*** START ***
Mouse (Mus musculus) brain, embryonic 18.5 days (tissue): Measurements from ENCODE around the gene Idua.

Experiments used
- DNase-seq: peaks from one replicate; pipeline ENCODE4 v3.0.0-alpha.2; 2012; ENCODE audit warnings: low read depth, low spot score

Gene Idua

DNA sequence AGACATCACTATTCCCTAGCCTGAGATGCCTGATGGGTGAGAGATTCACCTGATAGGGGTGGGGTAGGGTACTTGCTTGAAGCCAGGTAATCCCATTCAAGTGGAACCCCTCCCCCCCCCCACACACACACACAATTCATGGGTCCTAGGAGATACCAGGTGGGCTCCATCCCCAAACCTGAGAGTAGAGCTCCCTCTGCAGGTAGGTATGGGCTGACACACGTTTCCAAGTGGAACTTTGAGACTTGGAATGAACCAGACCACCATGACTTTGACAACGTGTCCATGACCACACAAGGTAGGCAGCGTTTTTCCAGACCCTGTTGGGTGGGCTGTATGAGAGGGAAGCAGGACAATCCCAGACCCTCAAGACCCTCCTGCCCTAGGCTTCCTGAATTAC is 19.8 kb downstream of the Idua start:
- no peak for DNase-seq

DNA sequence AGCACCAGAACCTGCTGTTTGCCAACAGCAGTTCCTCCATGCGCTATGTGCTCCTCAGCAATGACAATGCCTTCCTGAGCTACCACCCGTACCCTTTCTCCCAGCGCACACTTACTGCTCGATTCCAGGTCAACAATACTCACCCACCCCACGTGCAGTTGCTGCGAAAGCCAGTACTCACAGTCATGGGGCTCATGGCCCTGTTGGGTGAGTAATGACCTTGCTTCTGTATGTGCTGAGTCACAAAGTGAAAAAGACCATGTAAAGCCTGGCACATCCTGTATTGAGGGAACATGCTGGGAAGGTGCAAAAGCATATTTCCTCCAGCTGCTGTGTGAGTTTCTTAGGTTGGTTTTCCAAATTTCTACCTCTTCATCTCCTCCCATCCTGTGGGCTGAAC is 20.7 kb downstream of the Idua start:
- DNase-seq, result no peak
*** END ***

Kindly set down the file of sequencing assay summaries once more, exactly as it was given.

Mouse (Mus musculus) brain, embryonic 18.5 days (tissue): Measurements from ENCODE around the gene Idua.

Experiments used
- DNase-seq: peaks from one replicate; pipeline ENCODE4 v3.0.0-alpha.2; 2012; ENCODE audit warnings: low read depth, low spot score

Gene Idua

DNA sequence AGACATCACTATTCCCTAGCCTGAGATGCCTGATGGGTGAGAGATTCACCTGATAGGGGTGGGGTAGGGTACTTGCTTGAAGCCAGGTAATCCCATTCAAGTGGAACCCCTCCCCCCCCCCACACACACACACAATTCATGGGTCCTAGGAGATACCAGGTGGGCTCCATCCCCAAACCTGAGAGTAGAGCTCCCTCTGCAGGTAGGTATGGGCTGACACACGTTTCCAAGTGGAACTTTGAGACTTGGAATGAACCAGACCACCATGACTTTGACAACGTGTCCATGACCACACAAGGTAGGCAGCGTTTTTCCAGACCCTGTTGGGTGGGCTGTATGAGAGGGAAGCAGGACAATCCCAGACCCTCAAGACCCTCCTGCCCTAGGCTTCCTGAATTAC is 19.8 kb downstream of the Idua start:
- no peak for DNase-seq

DNA sequence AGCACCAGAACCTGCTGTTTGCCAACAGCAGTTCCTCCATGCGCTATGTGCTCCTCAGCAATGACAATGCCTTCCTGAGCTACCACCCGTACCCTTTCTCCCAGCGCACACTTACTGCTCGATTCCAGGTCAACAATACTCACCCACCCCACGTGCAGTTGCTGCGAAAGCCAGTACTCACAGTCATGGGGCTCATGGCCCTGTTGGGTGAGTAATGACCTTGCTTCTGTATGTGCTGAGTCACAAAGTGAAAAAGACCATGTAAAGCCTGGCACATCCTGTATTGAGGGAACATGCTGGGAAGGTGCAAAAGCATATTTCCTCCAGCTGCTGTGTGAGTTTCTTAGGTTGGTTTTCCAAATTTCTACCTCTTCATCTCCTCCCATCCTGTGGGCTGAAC is 20.7 kb downstream of the Idua start:
- DNase-seq, result no peak